from around the school get to spend the last month of the school year playing Monopoly with Mr. Vandenburg. Now, it’s not
any old game of Monopoly. He has modified the board so that there’s a lot
of learning to be done. He teaches them about probability.
He teaches them about collaboration. He teaches them about economics.
He teaches them about negotiation. And in the process over the course
of the last four years, his little school that had no hope
of doing it has gotten 40 students in the top rankings
in California Math Test from less than ten
at the start of the program – it now has a substantial number
of students who score perfect scores in the California Math Test
up from zero, and which should hearten
everyone in this room, half of all his high
achieving students are girls. And Monopoly is making a big change. Monopoly is such a cheap thing.
It’s twelve bucks. Monopoly is making a big change. Let me introduce you to another educator
that you want to know. This is Ananth Pai. He was a business executive
who didn’t like the way his kids were being taught in school. He went back, got a Master’s in education and took over a class in White Bear Lake, a suburb of Minneapolis, Minnesota,
in the United States. He was given a failing class
of third-grade students and he said, “Okay. I’ll take your failing class
if you let me redo the curriculum.” And the school said, “Okay, they’re failing anyway.
Do what you want.” With his own money,
he bought a bunch of computers and Nintendo DS’s and replaced
the reading and math curriculum at White Bear Lake Elementary School
with games, off-the-shelf games, games you can get
for your children right now. In 18 weeks, Mr. Pai’s class went
from failing the third grade in reading and math to being
at mid-4th grade level in reading and math, in 18 weeks. He has repeated the experiment. It happens every time. (Laughter) The most interesting thing about it, both
for Mr. Vandenburg and for Mr. Pai – I had the pleasure
of seeing Mr. Pai’s class – is that it’s not that games
have replaced the teacher. Au contraire, what they do is
an amazing job at teaching. They actually teach like
old-fashioned teachers teach. They know what their students need. They give them directions,
They come up with lesson plans. But the books and videos and lectures
have been replaced by games, which is an interesting little correlate. But it’s not only examples
from educators going against the grain. This is a start-up called “Codecademy.” The founders have
a triple bottom line objective which is to teach everybody
how to write software code. They believe it’s a critical skill
for literacy in the 21st century. But it turns out that not enough people
learn how to write software. In the space of a year,
the highly game-centric Codecademy taught a million people
how to write software, in one year, which is
an amazing achievement. Even more amazing, when you put it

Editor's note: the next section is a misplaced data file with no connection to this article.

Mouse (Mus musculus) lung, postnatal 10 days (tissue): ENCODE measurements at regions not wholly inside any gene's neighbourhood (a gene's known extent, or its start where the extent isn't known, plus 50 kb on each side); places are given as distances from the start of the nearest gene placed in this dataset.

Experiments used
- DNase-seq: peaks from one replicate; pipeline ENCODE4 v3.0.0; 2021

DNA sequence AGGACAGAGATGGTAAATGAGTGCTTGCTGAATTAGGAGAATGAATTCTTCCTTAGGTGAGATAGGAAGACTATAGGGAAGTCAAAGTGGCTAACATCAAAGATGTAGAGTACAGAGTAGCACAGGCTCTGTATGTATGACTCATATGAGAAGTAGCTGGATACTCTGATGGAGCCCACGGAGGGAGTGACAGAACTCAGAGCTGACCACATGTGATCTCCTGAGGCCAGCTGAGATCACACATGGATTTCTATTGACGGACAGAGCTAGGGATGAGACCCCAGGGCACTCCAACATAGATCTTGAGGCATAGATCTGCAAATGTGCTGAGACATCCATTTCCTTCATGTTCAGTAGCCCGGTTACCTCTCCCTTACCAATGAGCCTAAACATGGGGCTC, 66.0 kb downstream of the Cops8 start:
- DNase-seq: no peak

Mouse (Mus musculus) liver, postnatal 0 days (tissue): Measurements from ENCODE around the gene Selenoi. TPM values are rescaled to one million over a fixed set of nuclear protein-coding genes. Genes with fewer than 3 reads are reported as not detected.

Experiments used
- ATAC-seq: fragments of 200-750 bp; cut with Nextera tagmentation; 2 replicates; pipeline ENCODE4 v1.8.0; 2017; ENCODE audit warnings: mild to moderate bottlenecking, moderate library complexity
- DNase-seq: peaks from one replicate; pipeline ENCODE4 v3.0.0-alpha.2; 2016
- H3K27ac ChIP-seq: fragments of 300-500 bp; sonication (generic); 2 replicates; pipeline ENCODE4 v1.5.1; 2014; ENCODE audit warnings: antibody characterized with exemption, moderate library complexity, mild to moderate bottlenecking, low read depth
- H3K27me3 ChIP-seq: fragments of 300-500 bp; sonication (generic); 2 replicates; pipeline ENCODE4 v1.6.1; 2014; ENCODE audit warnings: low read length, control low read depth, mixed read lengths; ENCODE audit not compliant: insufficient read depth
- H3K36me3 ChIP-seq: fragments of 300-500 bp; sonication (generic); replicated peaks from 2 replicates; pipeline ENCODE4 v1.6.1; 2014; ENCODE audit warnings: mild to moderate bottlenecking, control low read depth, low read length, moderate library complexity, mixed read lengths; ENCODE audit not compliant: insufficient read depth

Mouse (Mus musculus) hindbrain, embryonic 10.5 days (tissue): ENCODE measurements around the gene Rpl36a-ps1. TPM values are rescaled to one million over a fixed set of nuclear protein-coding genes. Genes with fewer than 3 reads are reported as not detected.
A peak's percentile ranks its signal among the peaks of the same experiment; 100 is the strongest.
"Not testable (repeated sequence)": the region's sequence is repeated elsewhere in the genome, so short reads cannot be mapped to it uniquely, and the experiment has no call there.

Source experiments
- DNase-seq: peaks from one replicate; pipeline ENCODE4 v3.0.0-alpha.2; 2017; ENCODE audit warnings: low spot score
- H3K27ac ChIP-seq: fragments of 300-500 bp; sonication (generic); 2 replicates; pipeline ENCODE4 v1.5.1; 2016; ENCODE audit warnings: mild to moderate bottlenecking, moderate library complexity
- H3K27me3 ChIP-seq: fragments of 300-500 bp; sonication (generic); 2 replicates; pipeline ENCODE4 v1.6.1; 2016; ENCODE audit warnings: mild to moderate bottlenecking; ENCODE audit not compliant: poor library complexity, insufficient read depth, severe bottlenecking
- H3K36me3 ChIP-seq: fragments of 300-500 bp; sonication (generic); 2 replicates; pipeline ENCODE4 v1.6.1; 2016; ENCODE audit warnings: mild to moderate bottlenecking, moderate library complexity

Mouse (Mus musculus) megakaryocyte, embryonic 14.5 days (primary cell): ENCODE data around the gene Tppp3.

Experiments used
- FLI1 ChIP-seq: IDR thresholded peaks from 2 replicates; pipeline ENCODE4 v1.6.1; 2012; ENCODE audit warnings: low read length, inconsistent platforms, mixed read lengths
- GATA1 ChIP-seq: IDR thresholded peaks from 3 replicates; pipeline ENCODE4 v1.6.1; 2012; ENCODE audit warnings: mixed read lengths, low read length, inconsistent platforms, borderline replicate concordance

in context, that’s more than all the STEM graduates
in the United States put together in the space of one year. It’s the power of their symmetric game, both the teachers
and the students at Codecademy benefit when everybody moves forward; that is the core power what
they’ve been able to accomplish. Or looked at from
a university’s standpoint and looking at pure science. This is an app called “Foldit”
built by the University of Washington because it turns out scientists in order
to do all kinds of advanced drug discovery need to be able to come up with
structures of critical proteins and DNA. But computers are actually really bad
at figuring that out, whereas humans are really good at doing
this process called “folding.” Humans are naturally good at it. So the researchers at UW were looking for
a way to activate humans to do this work which is incredibly important
for this piece of science. So they built this thing called “Foldit.” And last year, Foldit, the game,
created a major breakthrough. Scientists have been working for 15 years
to discover a critical structure in the protein in the fight
against HIV and AIDS. And last year, 49,000 people
playing Foldit in 10 days discovered the structure of that protein that had stomped mainstream science
for 15 years. Even more interestingly than that –
which is already amazing, okay, but better – 50% of the people who played Foldit were not in the science
or math fields at all. Half of the people who contributed. And this is by the way
a real hard thing to do. Half of them
were not in this field at all, so learning about science
in this context. Now, there’s another kind
of bigger picture thing about education that’s not solely
about math and science and reading and language but also about changing
the way that we think. This was really hit home for me from watching a TV show
called “The Aviators” which is a Canadian-American
documentary series about aviation. I’m watching one day
and the voice comes on and is like: “What would happen
if we put a 12-year-old kid in charge of a plane?
Could he land it?” And I was like: “Well,
that’s an interesting question.” I watched the show where
they take this kid Remmy – you see him up on the screen,
12-year-old boy – they take him off the street, they put him in a flight simulator –
the same kind of flight simulator that the pilots
who fly you around train on – with no training, and in 90 seconds, Remmy had landed a 737
at LAX in broad daylight. I sat there
and my jaw hit the ground. I grew up in an aviation household. I grew up around this stuff.
I fly all the time. I’m not the guy you want to call on if the pilots get sick, like, “Hey, can you help us land the plane?” I’m not that guy. How is it possible that a 12-year-old kid
could do this with no training? And they turned to the guy
who runs the simulator, and they said:
“How is this possible?” He says, “Oh yeah, we get
some private clients in here sometimes. The kids, they play video games
all the time. They have no trouble with this. It’s their parents that have the problem.” And I thought, “How interesting.” The kind of behavior
that Remmy was exhibiting, the skill that he was exhibiting is